One of the best (in the sense of "most comical") regional dialects of American English, native to eastern Massachusetts. basically, any "ar"/"er" sound is replaced by "ah". In semi-technical terms, the accent is characterized by loss of the post-vocalic 'r' sound, e.g.:

car     -> cah
mother  -> moth·ah
garbage -> gah·bij

also: 'wicked' can be used as an intensifying adverb (like 'very') and a carbonated beverage is either called 'soda' or 'tonic', depending on location and the age of the speaker. Under no circumstances is it referred to as 'pop'.

A tricky accent to fake well; Robin Williams's attempt at Boston English in Good Will Hunting was laughably bad.

Even some people who live in the suburbs of Boston have a difficult time getting the accent right. For example, where I grew up (25 minutes from the city by highway), people do not have a strong Bostonian accent. Throughout elementary school everybody spoke with a very standard American English accent. In fact, we used to think that my parents, who are from Boston, spoke very oddly and in general laughed at kids with Boston accents.

However, when we hit junior high school, we went to the regional high school, and there were cool kids from the neighboring town, which was a little less upscale—the "cool kids" from that town had Boston accents. And so throughout junior high school there was this phenomenon of hearing kids from my town whose names are things like Jessica Smith or Robbie Herrick, really white-bread waspy suburban kids whose families were not from Boston to begin with, who for the sake of coolness went around all day speaking with laughably poor Boston accents so that they could be accepted by the kids from the other town.

Some more quirky Boston pronunciations (a lot of which are dying out with kids of my generation):

  • mine is pronounced "mayan"
  • Filenes (a department store chain) is pronounced "faleans"
  • potatoes is pronounced "puddaydiz"
  • going is pronounced as "go win"- in fact the "g" on many words ending in "-ing" is often not pronounced
  • "can't" is sometimes pronounced with a short "a" rather than with a longer "a" as in standard American English. In other words, as Riptor pointed out below, some words have a pronunciation closer to British English than to American English.

I have to say that probably the current Boston accent is a mixture of the English spoken by the earlier English settlers of the area with that of later Irish immigrants (I base this on the fact that my grandmother, who is Irish, as well as a lot of the other Irish people I know, speak the most "ideal" Boston English) but this is a subject that definitely merits further study.

I too am currently growing up in a northern (nawthin) suburb of Boston and yes, this conversation has come up many a time between me and my peers. In my town, a Boston accent is rare among the younger generation, but, like wukong888 said, common among their parents. My mom, for example, grew up in Somerville, and regularly talks about tawnic (tonic) and taking bahths (baths. Pronounced almost London-like).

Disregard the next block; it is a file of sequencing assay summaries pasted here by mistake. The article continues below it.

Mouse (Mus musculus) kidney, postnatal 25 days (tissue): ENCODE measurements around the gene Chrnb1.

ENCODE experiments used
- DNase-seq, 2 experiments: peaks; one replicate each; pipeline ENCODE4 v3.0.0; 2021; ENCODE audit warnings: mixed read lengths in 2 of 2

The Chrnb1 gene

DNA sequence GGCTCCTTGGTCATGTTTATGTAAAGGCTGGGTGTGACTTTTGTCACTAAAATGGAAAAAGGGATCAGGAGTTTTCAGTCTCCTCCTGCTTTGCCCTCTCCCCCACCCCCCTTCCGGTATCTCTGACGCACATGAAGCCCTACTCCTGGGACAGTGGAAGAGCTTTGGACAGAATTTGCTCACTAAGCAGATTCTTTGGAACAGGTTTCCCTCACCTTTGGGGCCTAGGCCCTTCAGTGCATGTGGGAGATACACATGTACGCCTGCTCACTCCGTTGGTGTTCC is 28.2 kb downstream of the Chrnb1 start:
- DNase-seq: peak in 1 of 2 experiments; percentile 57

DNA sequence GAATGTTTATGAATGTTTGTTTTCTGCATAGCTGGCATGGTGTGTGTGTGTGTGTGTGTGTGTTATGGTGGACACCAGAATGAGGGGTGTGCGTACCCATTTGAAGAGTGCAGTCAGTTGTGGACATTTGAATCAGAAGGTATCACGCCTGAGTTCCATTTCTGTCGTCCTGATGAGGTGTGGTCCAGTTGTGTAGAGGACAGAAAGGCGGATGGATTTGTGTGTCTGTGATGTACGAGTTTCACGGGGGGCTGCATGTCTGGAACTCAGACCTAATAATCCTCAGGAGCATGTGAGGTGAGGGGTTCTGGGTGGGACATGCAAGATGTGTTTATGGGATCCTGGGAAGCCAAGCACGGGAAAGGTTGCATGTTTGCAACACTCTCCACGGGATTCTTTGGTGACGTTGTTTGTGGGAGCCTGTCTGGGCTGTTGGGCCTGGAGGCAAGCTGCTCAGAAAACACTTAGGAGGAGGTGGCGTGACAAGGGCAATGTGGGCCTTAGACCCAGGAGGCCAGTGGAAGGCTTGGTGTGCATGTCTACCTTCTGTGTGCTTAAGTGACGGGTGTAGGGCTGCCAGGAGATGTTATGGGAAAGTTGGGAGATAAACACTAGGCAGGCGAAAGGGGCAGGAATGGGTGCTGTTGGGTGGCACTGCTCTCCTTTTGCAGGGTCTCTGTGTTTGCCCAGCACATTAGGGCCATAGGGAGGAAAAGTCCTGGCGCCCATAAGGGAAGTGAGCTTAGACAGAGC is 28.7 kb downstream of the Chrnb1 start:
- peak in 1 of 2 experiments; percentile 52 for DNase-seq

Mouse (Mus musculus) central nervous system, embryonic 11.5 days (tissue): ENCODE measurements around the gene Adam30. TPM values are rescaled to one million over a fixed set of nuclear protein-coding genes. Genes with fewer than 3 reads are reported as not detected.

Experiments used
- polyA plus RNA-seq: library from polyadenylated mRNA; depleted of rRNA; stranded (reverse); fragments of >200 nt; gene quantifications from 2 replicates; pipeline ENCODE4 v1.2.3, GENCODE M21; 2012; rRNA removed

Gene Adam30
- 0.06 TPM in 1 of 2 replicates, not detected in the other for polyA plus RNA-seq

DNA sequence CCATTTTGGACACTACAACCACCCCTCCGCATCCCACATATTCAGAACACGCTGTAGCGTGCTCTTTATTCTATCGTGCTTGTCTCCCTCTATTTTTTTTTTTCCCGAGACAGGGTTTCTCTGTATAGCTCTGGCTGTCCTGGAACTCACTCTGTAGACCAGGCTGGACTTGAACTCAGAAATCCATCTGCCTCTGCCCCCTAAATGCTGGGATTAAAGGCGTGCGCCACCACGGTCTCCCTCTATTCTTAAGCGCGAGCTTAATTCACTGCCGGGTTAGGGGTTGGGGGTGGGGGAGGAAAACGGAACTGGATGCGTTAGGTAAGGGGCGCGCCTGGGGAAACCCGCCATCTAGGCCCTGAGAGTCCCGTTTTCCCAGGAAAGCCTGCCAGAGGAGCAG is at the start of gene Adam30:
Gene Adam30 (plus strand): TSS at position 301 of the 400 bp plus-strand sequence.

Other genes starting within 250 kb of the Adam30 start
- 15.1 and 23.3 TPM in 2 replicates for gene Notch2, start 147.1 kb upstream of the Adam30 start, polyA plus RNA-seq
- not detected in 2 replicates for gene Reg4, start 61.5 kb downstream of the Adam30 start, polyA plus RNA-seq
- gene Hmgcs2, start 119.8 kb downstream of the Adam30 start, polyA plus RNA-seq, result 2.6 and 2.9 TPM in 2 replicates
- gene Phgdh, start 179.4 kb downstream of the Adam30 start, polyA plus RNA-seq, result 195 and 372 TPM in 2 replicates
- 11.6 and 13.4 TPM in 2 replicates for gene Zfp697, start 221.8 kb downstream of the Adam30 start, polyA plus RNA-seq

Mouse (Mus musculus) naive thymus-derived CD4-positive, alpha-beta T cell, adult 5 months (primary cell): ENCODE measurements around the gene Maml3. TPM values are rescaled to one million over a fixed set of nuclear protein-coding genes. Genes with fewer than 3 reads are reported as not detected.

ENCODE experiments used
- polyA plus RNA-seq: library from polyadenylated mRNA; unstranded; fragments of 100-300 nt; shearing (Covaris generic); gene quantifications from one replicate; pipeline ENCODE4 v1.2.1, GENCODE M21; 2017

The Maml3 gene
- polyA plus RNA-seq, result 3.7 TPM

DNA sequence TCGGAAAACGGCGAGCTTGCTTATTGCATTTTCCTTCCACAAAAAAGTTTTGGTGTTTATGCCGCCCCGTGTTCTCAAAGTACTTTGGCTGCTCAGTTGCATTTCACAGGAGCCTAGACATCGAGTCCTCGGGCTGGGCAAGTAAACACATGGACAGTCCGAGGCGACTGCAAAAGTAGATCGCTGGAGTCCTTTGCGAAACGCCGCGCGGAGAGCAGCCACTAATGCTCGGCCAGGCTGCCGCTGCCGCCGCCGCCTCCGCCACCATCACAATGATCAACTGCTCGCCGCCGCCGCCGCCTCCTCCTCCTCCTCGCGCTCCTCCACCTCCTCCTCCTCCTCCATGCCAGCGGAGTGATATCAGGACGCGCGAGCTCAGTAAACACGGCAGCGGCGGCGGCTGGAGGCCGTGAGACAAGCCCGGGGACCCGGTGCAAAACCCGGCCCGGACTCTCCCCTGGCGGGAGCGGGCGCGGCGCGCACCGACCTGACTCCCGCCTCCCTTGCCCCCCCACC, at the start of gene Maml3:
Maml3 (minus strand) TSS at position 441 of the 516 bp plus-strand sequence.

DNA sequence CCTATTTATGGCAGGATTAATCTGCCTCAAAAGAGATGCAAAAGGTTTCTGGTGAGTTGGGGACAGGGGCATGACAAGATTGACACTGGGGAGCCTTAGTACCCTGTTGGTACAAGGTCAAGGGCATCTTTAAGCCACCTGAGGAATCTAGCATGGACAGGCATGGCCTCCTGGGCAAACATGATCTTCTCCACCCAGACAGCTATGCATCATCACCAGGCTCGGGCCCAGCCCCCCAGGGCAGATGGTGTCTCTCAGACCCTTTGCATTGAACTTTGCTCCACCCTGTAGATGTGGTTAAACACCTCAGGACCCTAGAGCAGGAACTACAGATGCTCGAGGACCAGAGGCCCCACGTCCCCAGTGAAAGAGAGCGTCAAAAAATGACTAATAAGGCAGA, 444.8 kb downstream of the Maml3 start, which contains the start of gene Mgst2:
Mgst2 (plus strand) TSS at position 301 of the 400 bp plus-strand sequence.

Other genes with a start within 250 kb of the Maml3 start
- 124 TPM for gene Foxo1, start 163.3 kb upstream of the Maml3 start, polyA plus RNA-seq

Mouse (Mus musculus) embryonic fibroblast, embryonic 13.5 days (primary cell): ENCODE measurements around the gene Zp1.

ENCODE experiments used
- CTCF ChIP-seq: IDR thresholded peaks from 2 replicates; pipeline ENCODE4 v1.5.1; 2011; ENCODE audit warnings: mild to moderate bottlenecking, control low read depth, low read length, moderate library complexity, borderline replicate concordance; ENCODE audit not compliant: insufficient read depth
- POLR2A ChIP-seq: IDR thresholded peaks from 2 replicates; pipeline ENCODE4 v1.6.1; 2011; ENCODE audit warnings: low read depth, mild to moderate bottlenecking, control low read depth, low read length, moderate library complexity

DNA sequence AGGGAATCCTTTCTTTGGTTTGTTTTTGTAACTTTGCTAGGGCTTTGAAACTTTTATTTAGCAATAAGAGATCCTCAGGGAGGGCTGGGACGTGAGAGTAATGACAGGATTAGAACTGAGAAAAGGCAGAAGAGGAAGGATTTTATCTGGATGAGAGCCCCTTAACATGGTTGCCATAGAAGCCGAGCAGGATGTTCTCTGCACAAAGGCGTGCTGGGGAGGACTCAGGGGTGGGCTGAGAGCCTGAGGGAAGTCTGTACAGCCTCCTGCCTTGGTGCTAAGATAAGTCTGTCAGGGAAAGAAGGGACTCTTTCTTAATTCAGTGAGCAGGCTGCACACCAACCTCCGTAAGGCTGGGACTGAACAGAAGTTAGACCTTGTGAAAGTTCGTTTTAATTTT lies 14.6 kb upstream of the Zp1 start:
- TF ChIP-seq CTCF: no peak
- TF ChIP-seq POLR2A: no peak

However, I would like to clarify some things:

Number one: If you went to Harvard Yard (yeah yeah pahk'd yeh cah theiyah), you could very easily order a soda and receive a Coke or Mountain Dew or the like. We're not so insular to consider drinks of that ilk to only be "tonic". I call them sodas myself.

Number Two: On The Usage of "Wicked": Using "wicked" as a synonym for good is a skill, an art, if you will. We don't say wicked good that often. The word is best used in passing, said casually. If you come flying out like gangbusters with something like, "HEY GUYS! WICKED NEAT GAME THERE HUH?" you will most likely be looked at oddly. Same goes for looking at something interesting and proclaiming "Wicked!". No one does that. Wicked is meant to be used as an adjective, not an exclamation. The most common use of it (nowadays, anyway), that I have noticed is "wicked sweet", i.e. "Yeah I know, it was wicked sweet". There's a certain level of apathy and subtlety that it needs to be said with. Well, we've got that cleared now.

Plus, there are several regional accents: Boston (Bawstin), Somerville (Summihvil), Revere (Reviyah), Medford (Medfid), Billerica (B'ricca), Worcester (Woohstah), and Chelmsford (Chemsfid) all have discernible differences.

For the record, you cannot pahk your cah in Hahvid Yahd.

Unless you are a Hahvid cop.

And it's pronounced "Hahvid" in good B.E., not "Hahvahd", unless you are a Boston Brahmin, the now-rare onetime Boston intellectual elite.

For more info on Boston English see The Wicked Good Guide to Boston English: http://www.boston-online.com/glossary.html

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